FootballPremier League

Is Unai Emery the right man at the wrong time for Arsenal?

September 17, 2019

IT didn’t take long for the pre-season optimism around Arsenal to dissipate. Viewed in the cold light of eight points from five games and a shambolic showing in a 2-2 draw at Watford on Sunday, it’s starting to appear as though Arsenal have pulled the same old trick of signing an expensive attacking talent towards the end of the transfer window while failing to address more fundamental issues within the squad, a situation exacerbated by the fact that the signing, Nicolas Pepe, is yet to score.

But Pepe isn’t the issue. He’s 24 and playing outside France for the first time. He’s entitled to patience as he adapts. And there have been flashes of promise from him, even if there have been times when he looks worryingly one-footed. By far the bigger problem is the fact that Arsenal have faced 96 shots so far this season, more than any other side in the division, and more than twice as many as Manchester United or Chelsea, the two clubs who appear as Arsenal’s peers in the battle for fourth. Little wonder Unai Emery looks so perpetually
stressed on the touchline.

Five league games this season have brought four different formations. In itself, that isn’t an issue. Emery is a pragmatist and tactical flexibility was key to his success with Valencia and Sevilla. But the overriding sense from the second half on Sunday was confusion and, perhaps even less forgivably, exhaustion. Watford were also guilty of that and a number of players spoke of the unusual heat. Perhaps that did catch both sides unawares so they didn’t pace themselves as they would in, say, Madrid in June but still it was bizarre, in Hertfordshire in September, to see the game degenerate into essentially a pair of five-a-side with a huge gulf where midfield should have been.

A draw flattered Arsenal but even that wouldn’t be such a problem if the issues were in any sense a one-off. The specifics arguably were but the underlying themes keep recurring. Both central defenders, Sokratis and David Luiz, are error-prone. They need protecting. In the first half at Anfield, when the three-man midfield sat deep and narrow, and Sokratis and David Luiz could concentrate on heading clear crosses, they looked good. But the problem with that was by setting up like that, Arsenal left the flank free and so there was an almost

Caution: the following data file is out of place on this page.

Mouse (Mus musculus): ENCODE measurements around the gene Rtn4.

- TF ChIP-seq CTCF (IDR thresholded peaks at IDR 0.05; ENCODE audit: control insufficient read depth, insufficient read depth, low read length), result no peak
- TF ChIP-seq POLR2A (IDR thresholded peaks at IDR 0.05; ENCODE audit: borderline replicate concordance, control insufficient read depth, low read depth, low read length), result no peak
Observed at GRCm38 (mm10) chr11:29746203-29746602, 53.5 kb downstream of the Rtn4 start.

uninterrupted stream of crosses. As it turned out, Liverpool’s opening goal came from a corner, but it was the 23rd cross they had put over in 41 minutes; eventually one is always going to find an attacking head.

But it’s not even that the midfield is especially reliable. Matteo Guendouzi excelled against Tottenham but he is young and remains inconsistent. Granit Xhaka is all too consistent, a wild challenge waiting to happen. Lucas Torreira has faded after starting so promisingly last season. Joe Willock is very young and inexperienced. Dani Ceballos looks technically excellent but playing him means Arsenal lose much-needed bite. Much the same can be said of Mesut Ozil, who remains Mesut Ozil.

And then there’s a forward line packed with talent that doesn’t seem to fit together. To last season’s issue of how to field Alexandre Lacazette and Pierre-Emerick Aubameyang together has been added Pepe. Perhaps all three could play together, as they did in the North London Derby, but there then needs to be a compensatory defensive midfield – and if Ceballos isn’t there, then there is nobody to control the ball.

Over a year after he took the job, it’s very hard to say what Emery’s style is: what is he trying to do? There was talk when he arrived of enforcing a pressing game, but there has been very little evidence of that. Emery is not especially charismatic and there is evidence that fans are beginning to turn on him. But the deeper question remains: how do you play with this squad? What sort of football has it been constructed to play? There are a handful of extremely talented players but getting them on the pitch together means almost impossible
compromises elsewhere, particularly when certain areas of the team are so desperately in need of cover.

Emery may or may not be the right man to take Arsenal forward but the problems at the club extend far beyond the manager’s office.